Equality Act and Public Sector Equality Duty and involvement with protected groups
The Path to Excellence plans are subject to a rigorous NHS assurance process which aims to eliminate discrimination, promote equality of opportunity and ensure that, wherever possible, services are provided in ways which might reduce health inequalities.
As part of this assurance process, integrated impact assessments (IIAs) are conducted which identify groups which could be vulnerable to proposals and the aspects of the services which could reduce or deepen health inequalities.
The assurance process requires appropriate engagement with the identified groups who work with people who may face barriers to taking part in major service changes.
It provides a meaningful opportunity for people who may be more impacted by any potential change to consider and feedback on the various issues and proposed changes.
Building on phase one, the programme is working with local third sector voluntary and community groups or organisations to support involvement with different vulnerable groups in relation to specific or different issues.
The NHS has a duty to meet its public sector equality duty, as defined by S.149 of the Equality Act 2010 which applies to all organisations that provide a service to the
public or a section of the public (service providers). It also applies to anyone who sells goods or provides facilities. It applies to all our services, whether or not a charge is made for them.
The Act protects people from discrimination on the basis of a ‘protected characteristic’. The relevant characteristics for services and public functions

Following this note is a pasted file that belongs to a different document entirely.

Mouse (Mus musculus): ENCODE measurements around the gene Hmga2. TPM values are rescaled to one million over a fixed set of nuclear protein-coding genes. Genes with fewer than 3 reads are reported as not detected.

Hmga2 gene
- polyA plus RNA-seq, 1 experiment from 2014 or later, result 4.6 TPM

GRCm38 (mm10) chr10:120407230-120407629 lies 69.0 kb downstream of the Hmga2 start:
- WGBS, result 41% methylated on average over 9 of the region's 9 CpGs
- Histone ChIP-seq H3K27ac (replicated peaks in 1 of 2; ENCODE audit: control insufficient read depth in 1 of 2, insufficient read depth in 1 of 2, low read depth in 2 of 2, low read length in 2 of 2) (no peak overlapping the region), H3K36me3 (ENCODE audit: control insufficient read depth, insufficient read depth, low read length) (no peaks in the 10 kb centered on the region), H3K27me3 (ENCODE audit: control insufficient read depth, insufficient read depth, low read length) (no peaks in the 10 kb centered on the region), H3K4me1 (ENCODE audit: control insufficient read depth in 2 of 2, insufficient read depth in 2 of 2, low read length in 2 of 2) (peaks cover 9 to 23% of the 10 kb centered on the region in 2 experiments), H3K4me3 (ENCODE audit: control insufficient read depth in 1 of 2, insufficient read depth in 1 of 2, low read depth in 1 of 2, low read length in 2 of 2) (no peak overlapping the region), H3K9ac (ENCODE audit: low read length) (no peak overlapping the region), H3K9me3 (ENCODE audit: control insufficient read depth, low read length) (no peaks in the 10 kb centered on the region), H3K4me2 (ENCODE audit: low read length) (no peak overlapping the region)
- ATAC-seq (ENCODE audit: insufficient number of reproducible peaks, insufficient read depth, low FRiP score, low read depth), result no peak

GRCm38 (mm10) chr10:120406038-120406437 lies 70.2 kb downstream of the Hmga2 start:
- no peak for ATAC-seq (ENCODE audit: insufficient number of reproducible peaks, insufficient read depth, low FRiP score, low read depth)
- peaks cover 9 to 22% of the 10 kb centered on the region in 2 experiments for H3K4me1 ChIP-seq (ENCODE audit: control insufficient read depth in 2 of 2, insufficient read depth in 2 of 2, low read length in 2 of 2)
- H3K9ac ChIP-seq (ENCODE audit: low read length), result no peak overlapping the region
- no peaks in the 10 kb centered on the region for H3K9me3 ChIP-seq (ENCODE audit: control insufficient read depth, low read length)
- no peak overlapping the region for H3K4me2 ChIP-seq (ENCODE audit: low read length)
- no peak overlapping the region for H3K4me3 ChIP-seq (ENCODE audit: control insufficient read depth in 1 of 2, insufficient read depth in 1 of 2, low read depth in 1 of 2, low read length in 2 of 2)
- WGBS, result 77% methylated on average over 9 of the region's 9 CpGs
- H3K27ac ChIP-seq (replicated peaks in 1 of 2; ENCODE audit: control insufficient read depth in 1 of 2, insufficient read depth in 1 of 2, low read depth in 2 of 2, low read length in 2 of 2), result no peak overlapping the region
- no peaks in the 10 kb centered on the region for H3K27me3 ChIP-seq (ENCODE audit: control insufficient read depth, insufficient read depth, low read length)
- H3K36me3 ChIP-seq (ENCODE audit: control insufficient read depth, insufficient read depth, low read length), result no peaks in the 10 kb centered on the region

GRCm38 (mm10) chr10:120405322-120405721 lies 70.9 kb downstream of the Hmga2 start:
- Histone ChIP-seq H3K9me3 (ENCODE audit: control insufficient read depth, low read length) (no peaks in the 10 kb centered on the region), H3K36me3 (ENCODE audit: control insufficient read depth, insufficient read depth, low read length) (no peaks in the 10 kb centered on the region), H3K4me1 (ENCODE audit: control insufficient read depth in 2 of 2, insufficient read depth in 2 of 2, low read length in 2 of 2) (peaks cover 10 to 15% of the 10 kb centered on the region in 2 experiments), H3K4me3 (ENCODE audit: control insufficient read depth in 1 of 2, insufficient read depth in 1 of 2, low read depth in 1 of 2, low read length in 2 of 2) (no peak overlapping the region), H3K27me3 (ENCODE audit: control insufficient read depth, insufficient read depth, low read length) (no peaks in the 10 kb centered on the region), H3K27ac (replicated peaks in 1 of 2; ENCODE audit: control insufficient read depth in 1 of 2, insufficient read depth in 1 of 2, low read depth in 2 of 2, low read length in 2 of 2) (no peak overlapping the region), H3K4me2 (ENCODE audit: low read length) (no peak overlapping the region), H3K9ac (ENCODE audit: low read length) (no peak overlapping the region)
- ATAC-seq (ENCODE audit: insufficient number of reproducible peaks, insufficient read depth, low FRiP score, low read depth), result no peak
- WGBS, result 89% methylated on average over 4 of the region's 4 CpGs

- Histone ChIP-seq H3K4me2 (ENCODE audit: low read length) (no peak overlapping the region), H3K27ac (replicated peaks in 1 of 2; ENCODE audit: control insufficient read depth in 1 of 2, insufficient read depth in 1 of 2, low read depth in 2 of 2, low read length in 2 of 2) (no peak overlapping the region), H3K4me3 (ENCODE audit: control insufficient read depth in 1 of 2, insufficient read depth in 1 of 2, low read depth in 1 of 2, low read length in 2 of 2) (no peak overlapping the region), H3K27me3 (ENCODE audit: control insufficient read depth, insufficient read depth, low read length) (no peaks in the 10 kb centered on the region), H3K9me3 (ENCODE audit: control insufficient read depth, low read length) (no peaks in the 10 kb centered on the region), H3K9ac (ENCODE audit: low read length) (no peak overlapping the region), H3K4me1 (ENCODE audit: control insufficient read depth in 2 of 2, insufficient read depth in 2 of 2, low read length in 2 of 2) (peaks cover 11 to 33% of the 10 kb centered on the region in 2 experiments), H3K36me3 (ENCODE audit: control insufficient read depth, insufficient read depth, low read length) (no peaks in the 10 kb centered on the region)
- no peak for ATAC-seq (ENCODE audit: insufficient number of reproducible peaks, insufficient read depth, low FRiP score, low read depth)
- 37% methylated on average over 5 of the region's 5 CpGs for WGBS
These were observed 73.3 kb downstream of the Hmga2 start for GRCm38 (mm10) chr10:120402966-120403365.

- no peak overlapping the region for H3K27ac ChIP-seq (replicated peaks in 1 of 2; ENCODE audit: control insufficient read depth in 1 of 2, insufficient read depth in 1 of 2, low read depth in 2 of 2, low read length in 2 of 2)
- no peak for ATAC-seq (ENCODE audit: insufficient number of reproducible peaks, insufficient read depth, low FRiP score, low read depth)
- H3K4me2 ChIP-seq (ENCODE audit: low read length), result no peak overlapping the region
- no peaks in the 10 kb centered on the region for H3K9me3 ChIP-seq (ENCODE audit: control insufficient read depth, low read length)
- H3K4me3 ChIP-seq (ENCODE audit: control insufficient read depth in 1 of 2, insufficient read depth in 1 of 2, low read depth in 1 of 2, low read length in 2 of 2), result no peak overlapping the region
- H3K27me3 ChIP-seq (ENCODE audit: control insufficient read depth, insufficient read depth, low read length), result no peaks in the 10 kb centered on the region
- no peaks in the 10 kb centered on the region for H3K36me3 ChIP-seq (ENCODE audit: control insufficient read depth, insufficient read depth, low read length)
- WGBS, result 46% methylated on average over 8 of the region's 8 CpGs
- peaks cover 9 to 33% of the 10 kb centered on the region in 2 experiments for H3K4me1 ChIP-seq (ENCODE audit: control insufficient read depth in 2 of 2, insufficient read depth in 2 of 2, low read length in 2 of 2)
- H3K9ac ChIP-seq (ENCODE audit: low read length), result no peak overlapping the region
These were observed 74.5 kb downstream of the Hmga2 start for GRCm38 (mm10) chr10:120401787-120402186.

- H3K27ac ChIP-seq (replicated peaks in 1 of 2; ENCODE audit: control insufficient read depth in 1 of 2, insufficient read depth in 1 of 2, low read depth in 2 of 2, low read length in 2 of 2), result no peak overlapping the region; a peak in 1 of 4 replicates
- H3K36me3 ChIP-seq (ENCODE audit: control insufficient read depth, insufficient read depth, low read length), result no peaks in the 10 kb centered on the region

- gender reassignment
- pregnancy and maternity
- religion or belief
- sexual orientation
- marriage and civil partnership (named purposely in the equality act 2010.
Equality impact work in Path to Excellence phase two
Our preliminary work on the published working ideas to date shows that those groups which are more likely to be impacted by any changes to location or working arrangements are those which:
- Are more likely to need or use the health services
- Are known to experience discrimination in health care
- Have financial difficulties relating to travel / transport
- Face difficulties travelling to new places particularly alone or at night, (for a variety of reasons including stress, discrimination, violence)
- Have communication or cognitive difficulties affecting NHS access or use-
- Provide care or are in need of care / social support –
- Face social exclusion compromising effective engagement
You can read our preliminary work here Preliminary Impact Assessment Headline Findings and this will be further developed in spring 2020.
Involvement with protected groups
The programme is working with lots of different community groups to ensure people are involved in giving their views. In particular encouraging small organisations representing those with protected or specific interests to get involved with running focus groups on ideas being developed.
This work builds upon the relationships developed in phase one of the programme and in work carried out earlier in phase two where 12 focus groups were carried out with a range of specific interest groups. You can find out more by reading the feedback report.